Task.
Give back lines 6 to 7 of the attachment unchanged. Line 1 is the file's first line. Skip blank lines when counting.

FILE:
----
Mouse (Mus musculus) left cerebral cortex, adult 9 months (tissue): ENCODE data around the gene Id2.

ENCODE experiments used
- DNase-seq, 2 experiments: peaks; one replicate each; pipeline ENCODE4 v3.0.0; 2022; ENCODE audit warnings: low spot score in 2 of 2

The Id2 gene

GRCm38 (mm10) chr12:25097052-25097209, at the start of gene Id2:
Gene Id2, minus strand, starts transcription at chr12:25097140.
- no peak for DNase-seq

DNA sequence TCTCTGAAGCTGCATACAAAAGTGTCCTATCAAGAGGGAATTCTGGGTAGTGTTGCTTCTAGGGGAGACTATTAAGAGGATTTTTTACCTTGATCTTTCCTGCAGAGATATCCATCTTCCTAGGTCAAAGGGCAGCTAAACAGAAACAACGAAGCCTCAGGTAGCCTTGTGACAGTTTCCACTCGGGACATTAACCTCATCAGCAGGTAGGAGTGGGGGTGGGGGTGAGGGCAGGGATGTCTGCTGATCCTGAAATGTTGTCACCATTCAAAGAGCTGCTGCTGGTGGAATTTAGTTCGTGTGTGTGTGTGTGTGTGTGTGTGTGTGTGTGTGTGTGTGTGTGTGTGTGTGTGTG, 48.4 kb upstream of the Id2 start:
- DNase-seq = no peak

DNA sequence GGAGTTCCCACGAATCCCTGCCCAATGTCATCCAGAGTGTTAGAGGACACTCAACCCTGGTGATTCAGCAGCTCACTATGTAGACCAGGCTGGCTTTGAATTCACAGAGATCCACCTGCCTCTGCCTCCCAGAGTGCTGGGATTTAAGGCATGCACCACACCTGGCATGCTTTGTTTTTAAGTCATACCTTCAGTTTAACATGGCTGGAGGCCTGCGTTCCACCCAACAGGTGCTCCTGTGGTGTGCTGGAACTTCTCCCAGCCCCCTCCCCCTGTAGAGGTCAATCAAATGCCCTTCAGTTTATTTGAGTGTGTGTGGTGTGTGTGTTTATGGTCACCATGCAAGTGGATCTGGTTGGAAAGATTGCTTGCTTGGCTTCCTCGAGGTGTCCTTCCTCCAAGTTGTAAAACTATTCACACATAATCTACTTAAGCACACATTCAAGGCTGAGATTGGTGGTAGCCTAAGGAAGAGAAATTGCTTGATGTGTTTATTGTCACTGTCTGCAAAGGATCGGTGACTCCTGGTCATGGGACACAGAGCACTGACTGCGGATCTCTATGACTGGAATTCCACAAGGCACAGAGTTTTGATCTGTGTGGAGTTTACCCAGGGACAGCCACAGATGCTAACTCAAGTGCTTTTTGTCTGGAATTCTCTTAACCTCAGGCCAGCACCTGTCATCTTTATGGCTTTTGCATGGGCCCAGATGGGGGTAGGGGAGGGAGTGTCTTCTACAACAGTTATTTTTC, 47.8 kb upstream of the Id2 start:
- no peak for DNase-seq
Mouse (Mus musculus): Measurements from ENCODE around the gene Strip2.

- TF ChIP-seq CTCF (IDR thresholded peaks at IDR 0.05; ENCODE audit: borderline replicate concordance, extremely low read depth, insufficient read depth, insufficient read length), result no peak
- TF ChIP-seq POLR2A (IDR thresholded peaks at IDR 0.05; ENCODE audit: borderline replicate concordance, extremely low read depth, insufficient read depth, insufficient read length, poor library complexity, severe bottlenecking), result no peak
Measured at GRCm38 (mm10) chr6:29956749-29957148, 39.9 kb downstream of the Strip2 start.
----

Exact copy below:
Gene Id2, minus strand, starts transcription at chr12:25097140.
- no peak for DNase-seq